With less than three weeks 'til Election Day, the mud pies are flying fast and furious. (It's messy out there.) The week's most notable moments in the endlessly entertaining circus sideshow that is Illinois politics:
Quinn vs. Rauner. The spendy political nemeses took the stage Tuesday night for another televised debate, this one more bitter than the last. The showdown, held at the DuSable Museum of African American History, centered on who could best improve conditions for black Chicagoans—especially concerning crime and gun control. (Quinn wants to ban military-grade assault weapons; Rauner won't say whether he supports such a ban but vows to ensure "we keep guns out of the hands of criminals and mentally ill.") Claws out, the GOP nominee dug in, lecturing Quinn: "I cannot keep up with the baloney and lies that you spread. You can't run on the truth. The truth is you're the worst governor in America." BURN. "All my opponent does is grow his bank account and that hurts everyone," the incumbent Democrat shot back, making a dig at the super-rich Winnetka investor's vast fortune (some of which is stashed in the Caymans). Good thing Eileen Quinn is in his corner. Not missing an opportunity to bash Rauner, the governor's spry 97-year-old mother told NBC Chicago in an interview Wednesday, "I don't consider him very polished." The Republican challenger, meanwhile, recruited wife Diana, a self-avowed Democrat, to help woo the mom vote in a TV ad so softly lit, it could be a Barbara Walters special. "If you're ready to turn our state around, and create new opportunities for our kids, and our future, then I hope you'll vote for Bruce," cooed Mrs. Rauner, sporting a tasteful maroon sweater that's cute but not as adorable as Eileen. The best way to sling mud? With sugar. And a heaping dose of salt. See: "Nice guys do not threaten women. Ever."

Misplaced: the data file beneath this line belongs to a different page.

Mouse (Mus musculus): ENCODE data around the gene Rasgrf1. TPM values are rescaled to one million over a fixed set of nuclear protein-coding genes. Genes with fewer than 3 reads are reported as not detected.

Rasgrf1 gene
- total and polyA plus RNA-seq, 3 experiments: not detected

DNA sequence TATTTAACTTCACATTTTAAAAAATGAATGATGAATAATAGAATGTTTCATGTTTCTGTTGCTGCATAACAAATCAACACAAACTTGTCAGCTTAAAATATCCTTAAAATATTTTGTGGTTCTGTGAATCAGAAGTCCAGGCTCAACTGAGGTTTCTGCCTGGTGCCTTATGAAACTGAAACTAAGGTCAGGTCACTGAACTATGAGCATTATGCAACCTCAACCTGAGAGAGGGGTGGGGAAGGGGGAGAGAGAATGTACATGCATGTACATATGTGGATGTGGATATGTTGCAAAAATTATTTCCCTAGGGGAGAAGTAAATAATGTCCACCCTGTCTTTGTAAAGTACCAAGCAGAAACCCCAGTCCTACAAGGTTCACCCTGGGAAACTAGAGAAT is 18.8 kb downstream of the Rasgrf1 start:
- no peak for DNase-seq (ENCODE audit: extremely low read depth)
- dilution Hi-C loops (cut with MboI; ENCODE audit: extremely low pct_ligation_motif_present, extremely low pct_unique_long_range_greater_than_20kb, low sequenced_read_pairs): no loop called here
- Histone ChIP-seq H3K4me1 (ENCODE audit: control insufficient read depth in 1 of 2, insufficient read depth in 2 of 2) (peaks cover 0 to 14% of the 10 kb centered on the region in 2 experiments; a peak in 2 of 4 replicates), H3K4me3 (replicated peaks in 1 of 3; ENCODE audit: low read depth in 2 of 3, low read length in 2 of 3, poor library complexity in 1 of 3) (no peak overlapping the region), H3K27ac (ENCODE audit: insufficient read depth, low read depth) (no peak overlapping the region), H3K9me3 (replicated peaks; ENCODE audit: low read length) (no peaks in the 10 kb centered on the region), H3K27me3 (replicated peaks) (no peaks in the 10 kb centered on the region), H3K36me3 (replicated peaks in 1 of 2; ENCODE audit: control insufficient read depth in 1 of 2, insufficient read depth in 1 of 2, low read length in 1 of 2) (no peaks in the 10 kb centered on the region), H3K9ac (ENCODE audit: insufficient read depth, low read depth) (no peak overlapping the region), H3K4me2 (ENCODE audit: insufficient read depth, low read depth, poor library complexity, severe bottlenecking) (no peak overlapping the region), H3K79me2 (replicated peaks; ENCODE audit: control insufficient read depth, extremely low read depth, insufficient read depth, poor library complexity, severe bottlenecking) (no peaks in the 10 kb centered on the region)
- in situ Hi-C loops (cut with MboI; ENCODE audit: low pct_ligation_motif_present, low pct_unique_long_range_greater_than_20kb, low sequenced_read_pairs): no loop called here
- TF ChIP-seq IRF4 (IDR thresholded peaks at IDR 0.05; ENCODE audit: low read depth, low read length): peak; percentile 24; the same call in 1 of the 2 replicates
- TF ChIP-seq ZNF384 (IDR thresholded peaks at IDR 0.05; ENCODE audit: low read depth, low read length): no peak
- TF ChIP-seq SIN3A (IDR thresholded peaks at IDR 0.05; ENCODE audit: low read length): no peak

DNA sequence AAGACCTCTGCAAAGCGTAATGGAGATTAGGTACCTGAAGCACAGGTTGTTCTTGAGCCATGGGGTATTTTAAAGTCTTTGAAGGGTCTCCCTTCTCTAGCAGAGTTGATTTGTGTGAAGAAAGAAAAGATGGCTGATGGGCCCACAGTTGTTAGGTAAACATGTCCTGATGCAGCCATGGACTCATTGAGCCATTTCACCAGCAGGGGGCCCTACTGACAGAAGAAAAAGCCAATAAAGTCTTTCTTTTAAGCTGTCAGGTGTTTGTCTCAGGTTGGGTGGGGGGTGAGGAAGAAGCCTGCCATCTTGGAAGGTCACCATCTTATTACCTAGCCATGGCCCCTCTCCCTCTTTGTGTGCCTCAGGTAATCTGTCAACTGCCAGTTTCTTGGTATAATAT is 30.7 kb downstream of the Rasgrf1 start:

Schneider vs. Dold. The battleground 10th congressional district in Chicago's northern 'burbs remains up for grabs as Democratic U.S. Rep. Brad Schneider struggles to fend off a potent challenge by GOP-er Bob Dold, who's angling to win back the seat Schneider stole from him last election cycle. Team Schneider has gone hard against the Kenilworth candidate's voting record on Obamacare—notably his previous attempts to strike down the health care law. But Dold, aiming to present himself as a fiscially conservative/socially moderate independent, has got on his side a relatively well liked (and like-minded) fellow North Shore Republican, U.S. Sen. Mark Kirk, who disses the Deerfield congressman in a new ad that dropped Tuesday. "Brad Schneider's part of the problem in Washington. He just votes the way party leaders order him to," declares Kirk, handing Dold the ultimate compliment from one egotistic politician to another: "He's like me."
The day after that spot hit, the Democratic Congressional Campaign Committee launched an anti-Dold attack that casts the contender as an aforementioned tea party sympathizer on Schneider's behalf. "With features that include lockstep voting with Republicans, the tea party counts on Bob Dold," proclaims a narrator, in a jaunty morning-show radio voice. "Fully loaded with Republican ideas like raising the retirement age and privatizing social security."
Since the 10th skews more blue than red, the tea party thing might leave an impression on Democrat-leaning voters who disdain the conservative movement.
Michael Madigan vs. the Liberty Principles PAC. Speaking of conservative groups, someone over at the Liberty Principles political action commitee—is that you, Dan Proft?—has A) intense hatred for Illinois' Machiavellian House Speaker and B) a twisted sense of humor as well as C) way too much time on their hands. The result: Jazzercise Mike Madigan. The stoic Democrat power broker, looking like Olivia Newton-John in Xanadu:
Apologies for the nightmares.